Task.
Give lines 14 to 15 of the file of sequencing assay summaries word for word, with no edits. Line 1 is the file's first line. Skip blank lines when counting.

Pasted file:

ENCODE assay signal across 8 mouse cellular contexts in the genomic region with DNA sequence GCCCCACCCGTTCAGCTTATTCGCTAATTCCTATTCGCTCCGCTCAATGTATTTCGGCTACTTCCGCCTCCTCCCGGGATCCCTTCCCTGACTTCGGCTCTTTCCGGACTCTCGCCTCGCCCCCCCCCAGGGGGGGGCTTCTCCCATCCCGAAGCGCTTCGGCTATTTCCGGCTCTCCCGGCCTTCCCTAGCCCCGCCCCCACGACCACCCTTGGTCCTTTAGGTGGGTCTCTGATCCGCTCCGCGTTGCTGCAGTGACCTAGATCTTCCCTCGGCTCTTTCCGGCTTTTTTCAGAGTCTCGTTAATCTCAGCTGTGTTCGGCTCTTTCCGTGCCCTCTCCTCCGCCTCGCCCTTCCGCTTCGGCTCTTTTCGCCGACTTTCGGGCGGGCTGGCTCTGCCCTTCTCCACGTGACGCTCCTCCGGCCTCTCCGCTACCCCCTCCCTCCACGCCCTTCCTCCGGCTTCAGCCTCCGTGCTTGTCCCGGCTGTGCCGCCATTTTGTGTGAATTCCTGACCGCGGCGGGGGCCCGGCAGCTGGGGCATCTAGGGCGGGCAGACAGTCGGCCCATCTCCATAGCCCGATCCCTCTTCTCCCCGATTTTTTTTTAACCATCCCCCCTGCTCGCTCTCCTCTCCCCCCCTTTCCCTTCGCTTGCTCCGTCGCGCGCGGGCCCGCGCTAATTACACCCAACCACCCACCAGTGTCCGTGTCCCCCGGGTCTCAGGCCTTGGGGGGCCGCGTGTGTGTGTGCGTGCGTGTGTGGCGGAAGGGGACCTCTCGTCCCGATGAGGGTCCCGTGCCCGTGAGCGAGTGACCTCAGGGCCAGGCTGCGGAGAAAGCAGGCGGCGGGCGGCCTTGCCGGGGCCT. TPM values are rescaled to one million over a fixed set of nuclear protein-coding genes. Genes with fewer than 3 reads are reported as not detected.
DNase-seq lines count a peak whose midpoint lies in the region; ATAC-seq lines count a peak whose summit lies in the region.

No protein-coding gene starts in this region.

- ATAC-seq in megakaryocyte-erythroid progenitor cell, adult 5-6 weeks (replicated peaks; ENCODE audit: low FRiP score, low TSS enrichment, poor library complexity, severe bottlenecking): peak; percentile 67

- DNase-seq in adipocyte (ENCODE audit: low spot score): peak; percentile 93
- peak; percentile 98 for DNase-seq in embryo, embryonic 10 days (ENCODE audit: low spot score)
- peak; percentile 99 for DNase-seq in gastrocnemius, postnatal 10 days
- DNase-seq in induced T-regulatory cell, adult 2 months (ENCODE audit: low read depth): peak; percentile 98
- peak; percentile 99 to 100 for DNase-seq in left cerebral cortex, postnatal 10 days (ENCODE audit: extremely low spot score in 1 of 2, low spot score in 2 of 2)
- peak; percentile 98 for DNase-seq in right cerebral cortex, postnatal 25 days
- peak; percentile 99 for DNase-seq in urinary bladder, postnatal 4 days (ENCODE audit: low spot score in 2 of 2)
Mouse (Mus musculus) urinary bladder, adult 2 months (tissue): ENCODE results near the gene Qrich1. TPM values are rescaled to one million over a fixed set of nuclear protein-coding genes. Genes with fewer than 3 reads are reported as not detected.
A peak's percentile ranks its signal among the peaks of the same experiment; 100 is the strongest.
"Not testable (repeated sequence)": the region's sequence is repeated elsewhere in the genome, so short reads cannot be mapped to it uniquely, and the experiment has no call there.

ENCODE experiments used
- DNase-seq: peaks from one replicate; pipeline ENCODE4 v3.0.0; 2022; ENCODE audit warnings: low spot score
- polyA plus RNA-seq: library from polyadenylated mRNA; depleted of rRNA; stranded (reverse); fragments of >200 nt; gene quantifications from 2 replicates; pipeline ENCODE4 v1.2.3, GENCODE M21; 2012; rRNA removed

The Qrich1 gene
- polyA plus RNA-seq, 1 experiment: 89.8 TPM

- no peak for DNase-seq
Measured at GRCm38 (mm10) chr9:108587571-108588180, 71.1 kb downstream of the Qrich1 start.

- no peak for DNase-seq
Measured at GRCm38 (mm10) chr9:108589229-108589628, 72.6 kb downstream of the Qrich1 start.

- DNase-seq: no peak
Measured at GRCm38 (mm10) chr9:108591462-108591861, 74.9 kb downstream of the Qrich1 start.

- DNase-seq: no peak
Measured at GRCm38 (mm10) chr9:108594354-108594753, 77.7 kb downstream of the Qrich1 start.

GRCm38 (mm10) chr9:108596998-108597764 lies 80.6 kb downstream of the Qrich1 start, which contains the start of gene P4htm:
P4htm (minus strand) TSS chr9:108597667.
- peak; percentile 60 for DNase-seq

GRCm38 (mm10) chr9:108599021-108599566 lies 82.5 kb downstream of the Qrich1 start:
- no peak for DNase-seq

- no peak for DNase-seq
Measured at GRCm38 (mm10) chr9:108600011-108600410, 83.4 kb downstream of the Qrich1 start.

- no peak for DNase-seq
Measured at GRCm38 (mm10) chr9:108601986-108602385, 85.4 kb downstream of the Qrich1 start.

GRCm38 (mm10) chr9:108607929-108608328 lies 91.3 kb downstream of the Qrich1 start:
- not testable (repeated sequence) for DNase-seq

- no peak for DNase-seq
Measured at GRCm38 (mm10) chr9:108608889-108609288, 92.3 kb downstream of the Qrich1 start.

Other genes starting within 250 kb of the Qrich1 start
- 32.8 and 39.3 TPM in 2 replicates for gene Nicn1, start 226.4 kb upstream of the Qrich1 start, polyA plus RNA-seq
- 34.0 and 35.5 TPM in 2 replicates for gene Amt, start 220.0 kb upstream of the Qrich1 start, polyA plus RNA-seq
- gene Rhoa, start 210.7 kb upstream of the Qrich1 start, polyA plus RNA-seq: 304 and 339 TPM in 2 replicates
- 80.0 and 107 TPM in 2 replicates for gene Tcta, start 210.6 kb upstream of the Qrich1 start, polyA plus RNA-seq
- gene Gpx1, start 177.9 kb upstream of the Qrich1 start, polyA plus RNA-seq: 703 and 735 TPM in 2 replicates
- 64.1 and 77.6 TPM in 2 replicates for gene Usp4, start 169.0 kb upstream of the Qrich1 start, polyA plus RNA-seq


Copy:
"Not testable (repeated sequence)": the region's sequence is repeated elsewhere in the genome, so short reads cannot be mapped to it uniquely, and the experiment has no call there.

ENCODE experiments used